Workplace violence has become high-profile, sadly. It is no longer uncommon or even surprising to hear a news report of a shooting inside a hospital or other healthcare facility, and too many healthcare workers have their own personal stories about assaults in facilities or in parking structures or other potentially dangerous areas around facilities.
One important change regarding workplace violence in healthcare facilities is that it has moved out of the shadows into the light. Preventing it has become a much higher priority for professional associations, as well as for regulatory and accrediting organizations. The Joint Commission updated its workplace violence standards in 2022, and in addition to offering facilities best practices and risk assessments, OSHA is in the process of developing regulations specific to healthcare workplace violence.
For front-line maintenance and environmental services workers in healthcare facilities, as well as healthcare staff, the renewed focus is welcome, especially considering that not that long ago, the possibility of workplace violence was often seen as part of the job. Scott Cormier, vice president of emergency management, environment of care and safety with Medxcel, offered an example in a recent conversation.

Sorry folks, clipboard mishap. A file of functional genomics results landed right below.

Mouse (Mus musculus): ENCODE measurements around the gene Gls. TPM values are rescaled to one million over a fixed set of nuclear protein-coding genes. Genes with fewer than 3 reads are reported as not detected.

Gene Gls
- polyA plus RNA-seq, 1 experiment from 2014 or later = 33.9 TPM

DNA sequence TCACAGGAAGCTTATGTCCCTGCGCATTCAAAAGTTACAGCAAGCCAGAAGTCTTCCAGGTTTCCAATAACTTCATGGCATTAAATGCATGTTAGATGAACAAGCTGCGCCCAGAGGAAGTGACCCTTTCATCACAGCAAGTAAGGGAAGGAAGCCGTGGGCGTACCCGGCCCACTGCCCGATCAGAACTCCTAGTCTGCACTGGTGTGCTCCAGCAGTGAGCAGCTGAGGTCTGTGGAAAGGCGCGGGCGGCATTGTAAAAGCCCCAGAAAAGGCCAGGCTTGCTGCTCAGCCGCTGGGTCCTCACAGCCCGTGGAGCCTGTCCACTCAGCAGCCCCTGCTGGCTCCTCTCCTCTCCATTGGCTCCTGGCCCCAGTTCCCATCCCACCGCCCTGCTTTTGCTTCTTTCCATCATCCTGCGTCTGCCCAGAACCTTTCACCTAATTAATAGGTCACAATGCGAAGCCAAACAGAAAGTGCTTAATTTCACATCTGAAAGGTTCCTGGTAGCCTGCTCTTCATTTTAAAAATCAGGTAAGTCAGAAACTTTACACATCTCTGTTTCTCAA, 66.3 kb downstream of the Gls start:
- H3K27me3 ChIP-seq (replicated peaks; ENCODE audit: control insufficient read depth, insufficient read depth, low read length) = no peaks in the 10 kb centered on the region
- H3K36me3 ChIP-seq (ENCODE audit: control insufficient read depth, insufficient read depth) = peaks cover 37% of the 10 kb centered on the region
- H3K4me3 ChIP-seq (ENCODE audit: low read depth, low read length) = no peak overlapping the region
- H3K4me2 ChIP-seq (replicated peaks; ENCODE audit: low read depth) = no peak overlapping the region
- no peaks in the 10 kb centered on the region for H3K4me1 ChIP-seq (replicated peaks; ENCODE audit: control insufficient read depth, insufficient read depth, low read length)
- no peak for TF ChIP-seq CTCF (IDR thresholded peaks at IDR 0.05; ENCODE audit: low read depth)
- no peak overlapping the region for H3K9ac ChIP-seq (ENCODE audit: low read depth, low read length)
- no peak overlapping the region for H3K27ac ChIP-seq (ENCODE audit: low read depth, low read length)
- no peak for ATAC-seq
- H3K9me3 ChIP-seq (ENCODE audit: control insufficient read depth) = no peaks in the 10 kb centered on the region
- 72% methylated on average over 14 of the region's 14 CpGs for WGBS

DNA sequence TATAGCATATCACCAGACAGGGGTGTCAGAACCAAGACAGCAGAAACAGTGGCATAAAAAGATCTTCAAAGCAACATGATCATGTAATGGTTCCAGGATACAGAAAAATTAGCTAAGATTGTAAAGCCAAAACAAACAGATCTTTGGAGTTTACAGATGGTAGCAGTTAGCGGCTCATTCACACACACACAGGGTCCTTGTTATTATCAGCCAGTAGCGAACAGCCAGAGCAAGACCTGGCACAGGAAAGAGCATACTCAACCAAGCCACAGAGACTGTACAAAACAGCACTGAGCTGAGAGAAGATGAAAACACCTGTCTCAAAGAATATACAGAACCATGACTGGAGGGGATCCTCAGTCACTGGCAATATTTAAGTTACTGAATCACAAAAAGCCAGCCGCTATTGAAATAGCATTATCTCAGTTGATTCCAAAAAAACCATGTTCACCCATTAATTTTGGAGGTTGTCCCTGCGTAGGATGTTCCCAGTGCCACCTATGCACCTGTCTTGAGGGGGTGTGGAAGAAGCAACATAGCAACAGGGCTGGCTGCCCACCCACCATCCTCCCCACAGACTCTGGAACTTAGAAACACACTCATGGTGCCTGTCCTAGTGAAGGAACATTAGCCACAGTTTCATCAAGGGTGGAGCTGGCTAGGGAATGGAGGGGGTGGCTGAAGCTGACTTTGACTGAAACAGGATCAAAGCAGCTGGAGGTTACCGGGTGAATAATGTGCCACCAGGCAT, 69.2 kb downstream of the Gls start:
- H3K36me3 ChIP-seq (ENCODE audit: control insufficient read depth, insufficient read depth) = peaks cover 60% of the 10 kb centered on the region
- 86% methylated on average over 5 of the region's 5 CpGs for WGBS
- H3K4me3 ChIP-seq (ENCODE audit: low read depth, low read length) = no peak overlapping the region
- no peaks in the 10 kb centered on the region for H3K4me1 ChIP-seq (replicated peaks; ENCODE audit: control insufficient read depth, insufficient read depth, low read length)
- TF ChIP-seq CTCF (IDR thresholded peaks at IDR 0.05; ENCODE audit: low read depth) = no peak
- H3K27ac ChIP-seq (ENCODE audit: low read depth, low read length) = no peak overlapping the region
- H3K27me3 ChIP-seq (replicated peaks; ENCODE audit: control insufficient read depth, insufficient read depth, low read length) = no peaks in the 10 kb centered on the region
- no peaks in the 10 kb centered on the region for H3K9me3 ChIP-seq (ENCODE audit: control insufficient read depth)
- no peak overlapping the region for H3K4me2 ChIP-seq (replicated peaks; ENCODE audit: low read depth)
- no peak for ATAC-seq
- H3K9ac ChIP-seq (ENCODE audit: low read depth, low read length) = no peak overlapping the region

"I used to work in the emergency department, and obviously we dealt with workplace violence,” Cormier says. “At the time I worked in the emergency department, when you reported workplace violence incidents, you were told that it's just a part of your job. We created this culture that abnormal is the norm, that unsafe is the norm.”
The heightened awareness of healthcare workplace violence and the accompanying preventive measures are long overdue, given that these facilities are dedicated to improving human health and safety. Unsafe healthcare facilities can no longer be the norm.
Dan Hounsell is senior editor of the facilities market. He has more than 30 years of experience writing about facilities maintenance, engineering and management.